The Independent Communications Authority of South Africa (ICASA) has given its conditional approval to Vodacom’s ZAR7 billion (USD561.6 million) acquisition of domestic operator Neotel, Bloomberg reports. ICASA chairman Stephen Mncube was cited as saying: ‘The takeover will be subject to compliance with a local ownership law and adherence to terms regarding the rollout of broadband infrastructure and services.’ However, the deal is still open for public comments as part of the Competition Commission (CompCom) approval process. If the antitrust authority decides to approve the acquisition, it is highly likely that it would also impose a range of conditions on the deal.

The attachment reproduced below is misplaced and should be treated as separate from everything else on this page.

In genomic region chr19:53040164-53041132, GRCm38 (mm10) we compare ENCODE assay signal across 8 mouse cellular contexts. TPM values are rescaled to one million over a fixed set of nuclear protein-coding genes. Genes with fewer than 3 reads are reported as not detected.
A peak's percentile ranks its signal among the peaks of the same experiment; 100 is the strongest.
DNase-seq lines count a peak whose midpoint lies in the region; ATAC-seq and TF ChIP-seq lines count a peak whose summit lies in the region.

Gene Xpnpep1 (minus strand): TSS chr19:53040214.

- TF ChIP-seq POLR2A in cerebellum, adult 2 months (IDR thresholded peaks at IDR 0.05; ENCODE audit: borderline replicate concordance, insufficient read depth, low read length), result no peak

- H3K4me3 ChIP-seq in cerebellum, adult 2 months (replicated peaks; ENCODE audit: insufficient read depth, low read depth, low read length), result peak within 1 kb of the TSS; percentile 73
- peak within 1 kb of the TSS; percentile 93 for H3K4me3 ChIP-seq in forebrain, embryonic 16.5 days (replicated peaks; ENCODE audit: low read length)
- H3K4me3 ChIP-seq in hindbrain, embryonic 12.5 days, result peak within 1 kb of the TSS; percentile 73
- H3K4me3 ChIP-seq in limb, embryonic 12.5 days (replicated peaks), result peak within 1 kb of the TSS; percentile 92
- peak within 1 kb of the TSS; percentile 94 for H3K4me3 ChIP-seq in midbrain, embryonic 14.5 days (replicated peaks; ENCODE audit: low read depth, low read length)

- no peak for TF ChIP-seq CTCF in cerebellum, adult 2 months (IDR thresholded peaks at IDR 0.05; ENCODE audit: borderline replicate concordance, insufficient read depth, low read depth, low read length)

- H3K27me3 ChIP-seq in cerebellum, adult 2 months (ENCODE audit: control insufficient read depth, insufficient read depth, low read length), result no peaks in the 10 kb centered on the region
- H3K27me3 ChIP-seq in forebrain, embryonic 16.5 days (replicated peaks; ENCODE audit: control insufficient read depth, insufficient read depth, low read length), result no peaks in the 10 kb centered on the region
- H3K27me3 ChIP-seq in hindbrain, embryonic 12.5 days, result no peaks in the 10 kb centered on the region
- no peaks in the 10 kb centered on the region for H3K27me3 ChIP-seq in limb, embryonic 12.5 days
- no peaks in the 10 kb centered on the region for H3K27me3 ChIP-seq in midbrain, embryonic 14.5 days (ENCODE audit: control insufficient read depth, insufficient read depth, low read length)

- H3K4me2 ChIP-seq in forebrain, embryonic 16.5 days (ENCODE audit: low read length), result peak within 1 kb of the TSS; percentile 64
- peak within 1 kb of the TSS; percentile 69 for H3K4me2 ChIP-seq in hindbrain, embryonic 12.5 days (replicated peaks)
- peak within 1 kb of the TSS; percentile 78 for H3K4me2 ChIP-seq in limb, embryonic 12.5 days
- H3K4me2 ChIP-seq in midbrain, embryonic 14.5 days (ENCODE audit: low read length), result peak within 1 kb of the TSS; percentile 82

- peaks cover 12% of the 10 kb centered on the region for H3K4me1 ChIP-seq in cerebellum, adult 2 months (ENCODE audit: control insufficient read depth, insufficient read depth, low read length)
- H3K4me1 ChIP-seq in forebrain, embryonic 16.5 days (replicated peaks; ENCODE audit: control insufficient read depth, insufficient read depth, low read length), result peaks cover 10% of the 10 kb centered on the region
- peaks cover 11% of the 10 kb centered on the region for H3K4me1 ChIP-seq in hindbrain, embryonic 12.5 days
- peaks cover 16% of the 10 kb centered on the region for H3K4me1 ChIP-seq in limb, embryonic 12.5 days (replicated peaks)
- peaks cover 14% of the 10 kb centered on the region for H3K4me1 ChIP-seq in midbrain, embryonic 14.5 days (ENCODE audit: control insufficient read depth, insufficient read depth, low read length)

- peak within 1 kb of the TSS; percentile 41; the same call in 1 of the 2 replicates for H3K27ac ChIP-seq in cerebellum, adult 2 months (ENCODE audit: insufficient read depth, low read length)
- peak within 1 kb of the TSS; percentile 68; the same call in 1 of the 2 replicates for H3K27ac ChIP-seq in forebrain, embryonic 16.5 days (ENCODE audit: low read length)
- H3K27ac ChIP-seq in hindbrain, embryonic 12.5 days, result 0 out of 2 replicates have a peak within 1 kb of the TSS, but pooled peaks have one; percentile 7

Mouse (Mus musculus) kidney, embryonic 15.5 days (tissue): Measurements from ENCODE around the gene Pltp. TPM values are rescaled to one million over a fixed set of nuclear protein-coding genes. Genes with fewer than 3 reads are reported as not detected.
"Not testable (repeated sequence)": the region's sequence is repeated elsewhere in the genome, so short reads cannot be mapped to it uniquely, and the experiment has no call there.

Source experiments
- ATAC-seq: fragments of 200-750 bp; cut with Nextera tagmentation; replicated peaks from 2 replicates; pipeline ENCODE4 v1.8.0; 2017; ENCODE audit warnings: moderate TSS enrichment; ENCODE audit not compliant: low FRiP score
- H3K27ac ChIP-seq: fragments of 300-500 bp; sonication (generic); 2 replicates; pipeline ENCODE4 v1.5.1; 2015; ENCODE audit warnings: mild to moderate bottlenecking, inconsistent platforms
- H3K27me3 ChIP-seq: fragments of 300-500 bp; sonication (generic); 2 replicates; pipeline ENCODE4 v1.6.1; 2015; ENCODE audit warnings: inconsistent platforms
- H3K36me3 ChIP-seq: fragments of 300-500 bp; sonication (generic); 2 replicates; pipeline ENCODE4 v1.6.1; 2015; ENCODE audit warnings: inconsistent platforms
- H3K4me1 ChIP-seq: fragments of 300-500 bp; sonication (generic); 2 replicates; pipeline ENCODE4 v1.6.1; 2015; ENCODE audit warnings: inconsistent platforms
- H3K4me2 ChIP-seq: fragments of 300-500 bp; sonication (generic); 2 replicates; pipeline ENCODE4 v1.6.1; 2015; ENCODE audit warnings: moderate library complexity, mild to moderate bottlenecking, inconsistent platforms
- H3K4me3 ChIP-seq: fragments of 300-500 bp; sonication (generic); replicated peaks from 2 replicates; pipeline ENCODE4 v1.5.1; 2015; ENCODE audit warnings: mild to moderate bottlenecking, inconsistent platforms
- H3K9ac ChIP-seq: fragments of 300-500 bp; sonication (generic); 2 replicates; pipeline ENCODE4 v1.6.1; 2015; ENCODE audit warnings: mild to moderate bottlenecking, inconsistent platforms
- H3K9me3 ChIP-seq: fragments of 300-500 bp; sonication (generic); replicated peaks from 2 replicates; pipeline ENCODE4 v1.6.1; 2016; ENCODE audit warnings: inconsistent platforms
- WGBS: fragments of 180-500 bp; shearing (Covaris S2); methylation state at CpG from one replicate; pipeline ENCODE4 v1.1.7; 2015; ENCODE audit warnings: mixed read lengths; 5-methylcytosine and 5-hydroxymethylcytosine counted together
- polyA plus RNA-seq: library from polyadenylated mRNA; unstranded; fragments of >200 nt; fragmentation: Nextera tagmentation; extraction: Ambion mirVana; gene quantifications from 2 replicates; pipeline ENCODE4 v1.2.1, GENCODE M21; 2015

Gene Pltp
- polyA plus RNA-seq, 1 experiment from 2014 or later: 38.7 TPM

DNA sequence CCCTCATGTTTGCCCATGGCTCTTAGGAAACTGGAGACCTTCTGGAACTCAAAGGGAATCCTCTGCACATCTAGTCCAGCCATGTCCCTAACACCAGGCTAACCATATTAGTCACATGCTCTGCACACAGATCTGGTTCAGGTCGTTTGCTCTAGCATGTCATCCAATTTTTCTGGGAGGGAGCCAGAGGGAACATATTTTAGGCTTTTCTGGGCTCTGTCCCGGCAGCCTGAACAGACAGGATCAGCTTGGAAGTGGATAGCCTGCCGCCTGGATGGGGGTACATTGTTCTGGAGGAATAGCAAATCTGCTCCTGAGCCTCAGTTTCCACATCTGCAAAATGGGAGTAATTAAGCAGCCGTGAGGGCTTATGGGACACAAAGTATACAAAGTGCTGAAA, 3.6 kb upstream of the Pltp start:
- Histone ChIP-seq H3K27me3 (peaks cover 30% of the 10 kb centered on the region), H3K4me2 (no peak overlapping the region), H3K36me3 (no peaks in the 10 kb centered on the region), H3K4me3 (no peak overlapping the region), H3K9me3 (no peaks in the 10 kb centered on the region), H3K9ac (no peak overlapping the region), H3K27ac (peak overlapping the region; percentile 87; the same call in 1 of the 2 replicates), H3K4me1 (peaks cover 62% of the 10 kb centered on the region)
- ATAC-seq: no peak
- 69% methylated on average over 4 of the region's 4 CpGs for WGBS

As previously reported by CommsUpdate, in May 2014 Vodacom agreed to acquire the smaller operator from its majority-owner Tata Communications of India. Neotel has 15,000km of fibre-optic cable, including 8,000km of metro fibre in Johannesburg, Cape Town and Durban and is authorised to use 2×12MHz in the 1800MHz band and 2×28MHz in the 3.5GHz band. The SNO is the sole operator authorised to use spectrum in the ‘digital dividend’ band for telecoms services, with 2×5MHz in the 800MHz band. In the January 2015 public hearings on the planned takeover, rivals MTN and Cell C vehemently opposed a Vodacom/Neotel merger. MTN called on ICASA to block the proposed takeover, saying it would give market leader Vodacom an unfair advantage, while Cell C’s representative argued that the merger would further skew the playing field, eliminate a competitor, reduce Vodacom’s incentive to compete and inhibit Cell C’s ability to compete. In May 2015 Cell C’s CEO Jose Dos Santos said that his company will do whatever it takes to block the deal, adding: ‘We will keep them in court for as long as the legal system allows it, which is two years.’